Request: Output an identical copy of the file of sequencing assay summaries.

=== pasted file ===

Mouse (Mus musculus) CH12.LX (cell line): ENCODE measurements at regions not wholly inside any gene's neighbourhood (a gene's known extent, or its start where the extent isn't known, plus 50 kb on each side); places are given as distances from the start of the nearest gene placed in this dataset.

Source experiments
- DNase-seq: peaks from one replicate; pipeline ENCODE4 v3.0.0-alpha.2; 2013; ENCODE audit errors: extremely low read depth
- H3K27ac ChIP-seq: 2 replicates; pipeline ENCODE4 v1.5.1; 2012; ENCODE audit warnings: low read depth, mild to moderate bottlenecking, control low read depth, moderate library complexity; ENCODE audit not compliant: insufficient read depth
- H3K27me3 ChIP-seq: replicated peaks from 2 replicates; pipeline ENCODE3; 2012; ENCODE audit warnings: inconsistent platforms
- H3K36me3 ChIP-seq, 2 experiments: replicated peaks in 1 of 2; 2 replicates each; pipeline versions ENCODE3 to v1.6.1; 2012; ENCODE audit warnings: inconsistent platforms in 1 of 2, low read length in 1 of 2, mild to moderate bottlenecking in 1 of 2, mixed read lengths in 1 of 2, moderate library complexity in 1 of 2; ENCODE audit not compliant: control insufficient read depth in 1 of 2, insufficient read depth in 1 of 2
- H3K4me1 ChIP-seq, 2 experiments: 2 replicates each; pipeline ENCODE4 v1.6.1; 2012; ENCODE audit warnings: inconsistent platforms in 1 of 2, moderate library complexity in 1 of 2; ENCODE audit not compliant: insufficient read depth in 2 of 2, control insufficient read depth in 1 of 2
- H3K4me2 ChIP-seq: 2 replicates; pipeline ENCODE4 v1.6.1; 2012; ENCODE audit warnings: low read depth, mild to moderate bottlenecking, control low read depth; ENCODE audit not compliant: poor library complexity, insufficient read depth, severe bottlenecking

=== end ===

Mouse (Mus musculus) CH12.LX (cell line): ENCODE measurements at regions not wholly inside any gene's neighbourhood (a gene's known extent, or its start where the extent isn't known, plus 50 kb on each side); places are given as distances from the start of the nearest gene placed in this dataset.

Source experiments
- DNase-seq: peaks from one replicate; pipeline ENCODE4 v3.0.0-alpha.2; 2013; ENCODE audit errors: extremely low read depth
- H3K27ac ChIP-seq: 2 replicates; pipeline ENCODE4 v1.5.1; 2012; ENCODE audit warnings: low read depth, mild to moderate bottlenecking, control low read depth, moderate library complexity; ENCODE audit not compliant: insufficient read depth
- H3K27me3 ChIP-seq: replicated peaks from 2 replicates; pipeline ENCODE3; 2012; ENCODE audit warnings: inconsistent platforms
- H3K36me3 ChIP-seq, 2 experiments: replicated peaks in 1 of 2; 2 replicates each; pipeline versions ENCODE3 to v1.6.1; 2012; ENCODE audit warnings: inconsistent platforms in 1 of 2, low read length in 1 of 2, mild to moderate bottlenecking in 1 of 2, mixed read lengths in 1 of 2, moderate library complexity in 1 of 2; ENCODE audit not compliant: control insufficient read depth in 1 of 2, insufficient read depth in 1 of 2
- H3K4me1 ChIP-seq, 2 experiments: 2 replicates each; pipeline ENCODE4 v1.6.1; 2012; ENCODE audit warnings: inconsistent platforms in 1 of 2, moderate library complexity in 1 of 2; ENCODE audit not compliant: insufficient read depth in 2 of 2, control insufficient read depth in 1 of 2
- H3K4me2 ChIP-seq: 2 replicates; pipeline ENCODE4 v1.6.1; 2012; ENCODE audit warnings: low read depth, mild to moderate bottlenecking, control low read depth; ENCODE audit not compliant: poor library complexity, insufficient read depth, severe bottlenecking